Iraqi Yazidi human rights activist and 2018 Nobel Peace Prize laureat Nadia Murad speaks during the opening ceremony of the Investing in the Future conference held in Emirati city of Sharjah on October 24, 2018
The awarding of the Nobel Peace Prize to Yazidi survivor Nadia Murad has raised expectations and hopes for Iraqi minorities, and Yazidis in particular, to prevent suppression against them and to win their rights.
Nadia Murad’s efforts to raise awareness of the genocidal tactics employed by ISIS against the Yazidi community have brought her international notoriety, and last week, she became the second youngest ever recipient of the Nobel Peace Prize.
Nadia Murad, the Yazidi girl who escaped ISIS' after they sexually abused her and murdered her family, won the Nobel Peace Prize among 331 candidates from around the world. Since her escape, Murad has raised awareness on ISIS' violence towards women and minorities.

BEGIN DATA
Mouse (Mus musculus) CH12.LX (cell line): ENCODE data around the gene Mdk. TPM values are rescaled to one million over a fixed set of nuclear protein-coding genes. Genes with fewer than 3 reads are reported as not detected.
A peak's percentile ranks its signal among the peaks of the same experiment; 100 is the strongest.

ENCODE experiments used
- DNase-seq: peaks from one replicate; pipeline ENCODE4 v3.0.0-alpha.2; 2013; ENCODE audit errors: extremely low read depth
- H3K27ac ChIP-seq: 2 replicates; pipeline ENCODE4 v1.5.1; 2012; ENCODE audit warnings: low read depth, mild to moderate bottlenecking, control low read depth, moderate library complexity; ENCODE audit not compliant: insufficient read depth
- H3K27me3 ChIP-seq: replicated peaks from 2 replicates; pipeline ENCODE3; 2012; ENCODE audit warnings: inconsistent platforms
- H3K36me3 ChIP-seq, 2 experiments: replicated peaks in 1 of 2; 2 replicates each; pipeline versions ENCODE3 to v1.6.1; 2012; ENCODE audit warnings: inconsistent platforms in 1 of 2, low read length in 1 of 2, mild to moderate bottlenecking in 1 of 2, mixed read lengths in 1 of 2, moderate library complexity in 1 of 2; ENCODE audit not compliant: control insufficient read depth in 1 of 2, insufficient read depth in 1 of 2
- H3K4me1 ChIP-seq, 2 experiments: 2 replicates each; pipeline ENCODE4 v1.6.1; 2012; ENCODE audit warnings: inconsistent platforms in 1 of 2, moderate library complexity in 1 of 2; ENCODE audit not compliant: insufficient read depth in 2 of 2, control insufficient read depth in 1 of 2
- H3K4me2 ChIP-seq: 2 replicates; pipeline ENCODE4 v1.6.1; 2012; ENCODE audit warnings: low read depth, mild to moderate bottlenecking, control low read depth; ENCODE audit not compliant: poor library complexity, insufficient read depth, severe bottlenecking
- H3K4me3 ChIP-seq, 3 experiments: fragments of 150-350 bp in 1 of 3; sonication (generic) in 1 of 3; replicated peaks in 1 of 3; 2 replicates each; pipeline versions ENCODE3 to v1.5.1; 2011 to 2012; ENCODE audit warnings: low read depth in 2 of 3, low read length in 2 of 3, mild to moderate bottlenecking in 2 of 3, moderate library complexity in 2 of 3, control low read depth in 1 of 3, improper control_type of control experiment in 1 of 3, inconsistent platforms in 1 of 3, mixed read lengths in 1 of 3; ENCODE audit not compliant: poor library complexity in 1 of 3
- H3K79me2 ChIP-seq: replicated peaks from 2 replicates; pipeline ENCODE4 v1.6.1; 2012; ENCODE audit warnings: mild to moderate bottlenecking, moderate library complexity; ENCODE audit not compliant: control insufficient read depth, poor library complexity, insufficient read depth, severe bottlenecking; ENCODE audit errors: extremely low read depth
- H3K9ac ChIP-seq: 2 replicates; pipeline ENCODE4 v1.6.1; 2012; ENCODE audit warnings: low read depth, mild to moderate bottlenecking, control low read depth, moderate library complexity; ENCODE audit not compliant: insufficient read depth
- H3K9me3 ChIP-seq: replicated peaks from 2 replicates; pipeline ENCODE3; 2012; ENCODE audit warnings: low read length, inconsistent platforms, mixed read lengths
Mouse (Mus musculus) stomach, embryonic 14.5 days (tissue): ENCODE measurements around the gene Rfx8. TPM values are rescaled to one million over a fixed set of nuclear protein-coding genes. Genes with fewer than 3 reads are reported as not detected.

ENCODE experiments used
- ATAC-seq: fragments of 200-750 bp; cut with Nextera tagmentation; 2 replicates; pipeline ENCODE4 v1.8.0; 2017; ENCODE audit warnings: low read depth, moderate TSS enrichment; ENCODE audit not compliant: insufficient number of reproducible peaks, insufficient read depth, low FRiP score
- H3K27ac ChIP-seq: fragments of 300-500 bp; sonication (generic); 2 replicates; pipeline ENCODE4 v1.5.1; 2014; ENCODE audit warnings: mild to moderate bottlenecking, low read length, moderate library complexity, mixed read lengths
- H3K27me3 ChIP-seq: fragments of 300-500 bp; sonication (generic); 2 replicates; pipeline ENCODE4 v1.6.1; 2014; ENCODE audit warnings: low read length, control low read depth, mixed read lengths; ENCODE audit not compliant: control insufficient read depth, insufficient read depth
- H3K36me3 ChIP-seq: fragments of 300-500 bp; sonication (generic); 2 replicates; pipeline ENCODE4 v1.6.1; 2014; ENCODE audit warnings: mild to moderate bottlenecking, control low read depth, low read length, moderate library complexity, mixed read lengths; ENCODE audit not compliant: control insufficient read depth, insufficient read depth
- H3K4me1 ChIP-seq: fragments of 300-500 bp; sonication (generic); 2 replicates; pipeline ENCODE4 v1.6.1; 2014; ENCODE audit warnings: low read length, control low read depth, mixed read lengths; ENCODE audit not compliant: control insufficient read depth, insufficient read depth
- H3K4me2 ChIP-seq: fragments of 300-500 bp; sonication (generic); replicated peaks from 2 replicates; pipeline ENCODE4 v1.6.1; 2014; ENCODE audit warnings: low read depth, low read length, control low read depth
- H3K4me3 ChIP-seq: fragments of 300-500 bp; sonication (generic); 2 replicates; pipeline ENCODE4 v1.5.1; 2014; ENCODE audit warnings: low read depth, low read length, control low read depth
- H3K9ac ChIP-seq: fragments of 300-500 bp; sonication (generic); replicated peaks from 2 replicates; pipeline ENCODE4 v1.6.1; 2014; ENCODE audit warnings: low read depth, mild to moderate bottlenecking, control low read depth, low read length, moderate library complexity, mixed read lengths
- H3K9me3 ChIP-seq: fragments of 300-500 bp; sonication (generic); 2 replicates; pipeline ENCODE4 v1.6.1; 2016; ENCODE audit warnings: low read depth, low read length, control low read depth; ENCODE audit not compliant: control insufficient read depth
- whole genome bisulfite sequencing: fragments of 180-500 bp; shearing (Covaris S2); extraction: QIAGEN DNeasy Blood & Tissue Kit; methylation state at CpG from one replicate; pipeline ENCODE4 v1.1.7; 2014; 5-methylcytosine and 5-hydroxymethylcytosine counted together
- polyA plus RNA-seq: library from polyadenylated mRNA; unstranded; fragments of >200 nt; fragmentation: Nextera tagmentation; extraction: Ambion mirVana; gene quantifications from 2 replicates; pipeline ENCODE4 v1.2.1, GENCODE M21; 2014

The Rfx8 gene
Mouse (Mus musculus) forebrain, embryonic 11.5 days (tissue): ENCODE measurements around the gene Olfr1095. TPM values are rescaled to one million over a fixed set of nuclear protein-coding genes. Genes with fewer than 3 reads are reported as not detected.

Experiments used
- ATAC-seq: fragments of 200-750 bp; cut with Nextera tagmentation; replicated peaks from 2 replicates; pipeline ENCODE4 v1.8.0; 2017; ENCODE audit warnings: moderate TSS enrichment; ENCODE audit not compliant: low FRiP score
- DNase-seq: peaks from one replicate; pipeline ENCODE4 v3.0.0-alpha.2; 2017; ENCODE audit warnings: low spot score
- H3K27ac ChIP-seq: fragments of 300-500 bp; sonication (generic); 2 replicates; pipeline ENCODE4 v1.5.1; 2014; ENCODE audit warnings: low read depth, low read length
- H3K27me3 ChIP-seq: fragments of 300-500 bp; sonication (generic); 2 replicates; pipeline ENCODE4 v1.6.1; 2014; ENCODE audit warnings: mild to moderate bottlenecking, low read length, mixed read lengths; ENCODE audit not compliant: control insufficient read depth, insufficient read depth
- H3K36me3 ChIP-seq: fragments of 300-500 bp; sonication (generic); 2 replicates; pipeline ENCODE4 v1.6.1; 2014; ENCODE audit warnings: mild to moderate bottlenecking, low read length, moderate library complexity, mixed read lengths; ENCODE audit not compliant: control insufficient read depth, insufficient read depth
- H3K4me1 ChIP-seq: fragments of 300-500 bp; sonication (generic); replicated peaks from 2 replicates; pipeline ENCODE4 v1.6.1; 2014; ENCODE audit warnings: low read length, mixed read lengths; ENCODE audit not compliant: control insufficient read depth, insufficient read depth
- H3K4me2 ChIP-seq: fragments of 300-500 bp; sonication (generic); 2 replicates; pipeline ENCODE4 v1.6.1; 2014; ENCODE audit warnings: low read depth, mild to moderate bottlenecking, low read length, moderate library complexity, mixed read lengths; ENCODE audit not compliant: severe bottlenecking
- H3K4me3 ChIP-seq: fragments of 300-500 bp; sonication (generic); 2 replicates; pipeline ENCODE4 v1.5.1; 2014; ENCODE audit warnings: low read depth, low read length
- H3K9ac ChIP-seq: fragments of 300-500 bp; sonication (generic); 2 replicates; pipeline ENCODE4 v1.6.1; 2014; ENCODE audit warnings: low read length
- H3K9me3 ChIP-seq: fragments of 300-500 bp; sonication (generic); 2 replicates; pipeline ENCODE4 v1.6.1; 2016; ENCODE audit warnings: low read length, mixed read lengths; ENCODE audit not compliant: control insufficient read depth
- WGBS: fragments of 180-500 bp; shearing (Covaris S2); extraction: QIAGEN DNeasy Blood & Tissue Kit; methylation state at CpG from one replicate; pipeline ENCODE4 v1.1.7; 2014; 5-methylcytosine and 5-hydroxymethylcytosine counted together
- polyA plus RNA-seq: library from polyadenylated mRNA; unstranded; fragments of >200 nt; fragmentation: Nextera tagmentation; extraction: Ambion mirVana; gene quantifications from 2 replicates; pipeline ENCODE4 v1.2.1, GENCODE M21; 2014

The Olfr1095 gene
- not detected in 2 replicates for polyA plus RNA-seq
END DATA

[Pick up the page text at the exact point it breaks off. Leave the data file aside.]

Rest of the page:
Yazidi pilgrims' joy is doubled during seven-day festival known as Jemayyiat as one of their own is awarded a Nobel Peace Prize. The Yazidis say that the Nobel Prize that went to ISIS Survivor, Nadia Murad, is a 'victory for all victims'.